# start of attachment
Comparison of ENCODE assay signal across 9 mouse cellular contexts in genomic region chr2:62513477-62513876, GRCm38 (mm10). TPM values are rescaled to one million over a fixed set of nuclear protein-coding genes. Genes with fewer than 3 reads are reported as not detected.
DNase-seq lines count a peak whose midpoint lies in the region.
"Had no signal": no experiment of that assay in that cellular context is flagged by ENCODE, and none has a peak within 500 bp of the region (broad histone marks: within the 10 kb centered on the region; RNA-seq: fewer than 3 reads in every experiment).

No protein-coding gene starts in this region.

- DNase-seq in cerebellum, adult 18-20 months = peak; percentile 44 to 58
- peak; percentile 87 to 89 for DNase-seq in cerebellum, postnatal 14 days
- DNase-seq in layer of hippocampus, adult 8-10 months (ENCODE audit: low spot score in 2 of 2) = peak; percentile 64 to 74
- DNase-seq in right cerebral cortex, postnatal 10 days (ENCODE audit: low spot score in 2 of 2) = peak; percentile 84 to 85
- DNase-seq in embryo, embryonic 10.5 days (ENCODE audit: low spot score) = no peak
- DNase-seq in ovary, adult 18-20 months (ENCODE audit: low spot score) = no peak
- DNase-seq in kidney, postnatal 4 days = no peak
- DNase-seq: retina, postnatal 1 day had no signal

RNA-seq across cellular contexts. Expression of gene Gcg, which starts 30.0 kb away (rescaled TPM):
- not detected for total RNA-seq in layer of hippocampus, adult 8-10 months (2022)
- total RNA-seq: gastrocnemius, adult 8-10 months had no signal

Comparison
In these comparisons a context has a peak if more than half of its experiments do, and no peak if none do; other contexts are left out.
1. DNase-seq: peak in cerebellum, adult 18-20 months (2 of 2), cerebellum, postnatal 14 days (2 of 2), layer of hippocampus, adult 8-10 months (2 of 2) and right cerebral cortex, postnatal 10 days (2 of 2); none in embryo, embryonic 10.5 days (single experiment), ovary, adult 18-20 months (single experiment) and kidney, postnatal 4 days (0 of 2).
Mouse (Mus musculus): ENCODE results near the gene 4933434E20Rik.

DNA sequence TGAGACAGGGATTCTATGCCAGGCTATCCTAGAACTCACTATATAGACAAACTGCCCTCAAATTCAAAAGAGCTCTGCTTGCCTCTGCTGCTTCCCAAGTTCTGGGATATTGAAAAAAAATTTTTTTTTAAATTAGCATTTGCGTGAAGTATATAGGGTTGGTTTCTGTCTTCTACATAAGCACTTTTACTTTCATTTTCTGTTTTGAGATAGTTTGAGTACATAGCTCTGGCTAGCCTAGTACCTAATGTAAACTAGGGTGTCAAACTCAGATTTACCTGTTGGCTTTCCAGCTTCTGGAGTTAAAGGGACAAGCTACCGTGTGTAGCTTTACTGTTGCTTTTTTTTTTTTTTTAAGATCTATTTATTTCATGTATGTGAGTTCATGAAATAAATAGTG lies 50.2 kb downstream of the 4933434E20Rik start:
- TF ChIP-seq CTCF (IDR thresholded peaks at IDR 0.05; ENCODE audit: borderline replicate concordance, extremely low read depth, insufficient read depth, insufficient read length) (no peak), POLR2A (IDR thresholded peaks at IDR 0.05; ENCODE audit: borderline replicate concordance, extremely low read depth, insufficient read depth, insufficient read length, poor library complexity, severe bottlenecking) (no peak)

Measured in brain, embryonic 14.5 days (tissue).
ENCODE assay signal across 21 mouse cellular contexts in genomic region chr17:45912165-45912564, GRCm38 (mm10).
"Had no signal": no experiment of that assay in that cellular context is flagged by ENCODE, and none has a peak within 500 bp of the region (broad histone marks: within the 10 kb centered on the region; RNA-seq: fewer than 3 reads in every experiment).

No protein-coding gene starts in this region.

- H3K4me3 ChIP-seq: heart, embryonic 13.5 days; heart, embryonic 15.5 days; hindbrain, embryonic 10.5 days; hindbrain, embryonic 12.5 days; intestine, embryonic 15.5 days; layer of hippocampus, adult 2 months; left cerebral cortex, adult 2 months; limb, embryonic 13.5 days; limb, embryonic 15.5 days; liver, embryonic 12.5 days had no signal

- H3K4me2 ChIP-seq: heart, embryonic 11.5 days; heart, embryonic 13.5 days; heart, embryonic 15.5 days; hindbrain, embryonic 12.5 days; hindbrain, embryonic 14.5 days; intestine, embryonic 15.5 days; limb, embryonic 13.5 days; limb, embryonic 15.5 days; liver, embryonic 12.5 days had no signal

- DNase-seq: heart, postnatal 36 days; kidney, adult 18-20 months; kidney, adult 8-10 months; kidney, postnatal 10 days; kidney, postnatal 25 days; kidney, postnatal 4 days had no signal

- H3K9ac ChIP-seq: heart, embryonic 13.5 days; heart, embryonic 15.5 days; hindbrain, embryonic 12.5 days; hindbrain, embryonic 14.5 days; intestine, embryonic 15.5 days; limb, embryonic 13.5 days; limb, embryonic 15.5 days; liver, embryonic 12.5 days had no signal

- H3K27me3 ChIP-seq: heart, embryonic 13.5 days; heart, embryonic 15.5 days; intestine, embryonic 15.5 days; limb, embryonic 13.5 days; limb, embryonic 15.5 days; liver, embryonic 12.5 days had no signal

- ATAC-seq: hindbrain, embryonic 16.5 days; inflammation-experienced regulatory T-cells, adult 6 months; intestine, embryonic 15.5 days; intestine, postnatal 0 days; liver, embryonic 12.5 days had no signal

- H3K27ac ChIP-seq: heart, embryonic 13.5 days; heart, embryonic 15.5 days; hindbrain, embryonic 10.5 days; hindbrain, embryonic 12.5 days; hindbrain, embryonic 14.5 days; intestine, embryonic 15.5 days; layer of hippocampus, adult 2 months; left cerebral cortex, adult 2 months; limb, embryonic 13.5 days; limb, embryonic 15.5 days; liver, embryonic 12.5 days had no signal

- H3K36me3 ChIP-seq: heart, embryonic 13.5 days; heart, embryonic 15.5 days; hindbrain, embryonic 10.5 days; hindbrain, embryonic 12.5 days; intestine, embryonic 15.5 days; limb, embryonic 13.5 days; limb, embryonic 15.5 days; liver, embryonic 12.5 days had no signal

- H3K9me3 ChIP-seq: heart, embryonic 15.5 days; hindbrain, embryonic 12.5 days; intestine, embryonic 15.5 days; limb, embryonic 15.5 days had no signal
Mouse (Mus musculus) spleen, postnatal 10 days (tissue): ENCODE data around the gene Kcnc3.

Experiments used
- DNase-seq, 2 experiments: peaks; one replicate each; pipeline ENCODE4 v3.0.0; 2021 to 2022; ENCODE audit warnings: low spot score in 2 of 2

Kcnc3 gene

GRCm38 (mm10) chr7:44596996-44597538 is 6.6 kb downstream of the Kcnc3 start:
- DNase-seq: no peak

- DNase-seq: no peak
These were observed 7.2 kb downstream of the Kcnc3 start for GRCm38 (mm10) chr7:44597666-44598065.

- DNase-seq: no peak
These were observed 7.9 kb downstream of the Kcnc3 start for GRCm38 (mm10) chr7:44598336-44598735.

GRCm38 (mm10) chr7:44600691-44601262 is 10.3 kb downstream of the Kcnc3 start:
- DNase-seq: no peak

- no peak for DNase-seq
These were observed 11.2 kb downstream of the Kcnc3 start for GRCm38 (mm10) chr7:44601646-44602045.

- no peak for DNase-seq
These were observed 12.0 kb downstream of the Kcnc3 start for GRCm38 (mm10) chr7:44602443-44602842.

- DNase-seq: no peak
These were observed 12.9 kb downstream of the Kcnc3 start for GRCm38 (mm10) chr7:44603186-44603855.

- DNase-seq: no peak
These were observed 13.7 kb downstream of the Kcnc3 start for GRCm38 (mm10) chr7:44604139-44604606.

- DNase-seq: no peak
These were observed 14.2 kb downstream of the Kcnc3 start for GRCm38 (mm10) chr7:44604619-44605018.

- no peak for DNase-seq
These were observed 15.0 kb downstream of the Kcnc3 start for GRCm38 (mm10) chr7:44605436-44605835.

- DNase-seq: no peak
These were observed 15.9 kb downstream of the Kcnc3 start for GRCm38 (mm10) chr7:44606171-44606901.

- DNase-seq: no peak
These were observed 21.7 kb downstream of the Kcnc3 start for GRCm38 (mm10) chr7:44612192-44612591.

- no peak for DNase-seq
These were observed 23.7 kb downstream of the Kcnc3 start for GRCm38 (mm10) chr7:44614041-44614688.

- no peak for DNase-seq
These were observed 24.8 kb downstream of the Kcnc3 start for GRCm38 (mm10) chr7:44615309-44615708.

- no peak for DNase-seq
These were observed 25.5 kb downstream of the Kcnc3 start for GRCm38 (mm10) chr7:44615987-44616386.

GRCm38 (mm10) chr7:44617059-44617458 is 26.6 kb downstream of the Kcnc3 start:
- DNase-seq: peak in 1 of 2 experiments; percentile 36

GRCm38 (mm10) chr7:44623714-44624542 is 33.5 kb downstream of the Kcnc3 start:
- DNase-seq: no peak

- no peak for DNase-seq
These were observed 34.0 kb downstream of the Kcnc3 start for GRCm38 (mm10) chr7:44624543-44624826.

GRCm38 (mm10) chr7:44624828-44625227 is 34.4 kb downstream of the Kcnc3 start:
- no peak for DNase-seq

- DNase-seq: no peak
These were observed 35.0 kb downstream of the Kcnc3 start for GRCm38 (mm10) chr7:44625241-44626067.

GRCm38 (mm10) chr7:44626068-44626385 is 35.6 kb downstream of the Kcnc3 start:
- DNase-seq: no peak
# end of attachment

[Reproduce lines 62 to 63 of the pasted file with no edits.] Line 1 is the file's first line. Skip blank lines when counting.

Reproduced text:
These were observed 21.7 kb downstream of the Kcnc3 start for GRCm38 (mm10) chr7:44612192-44612591.

- no peak for DNase-seq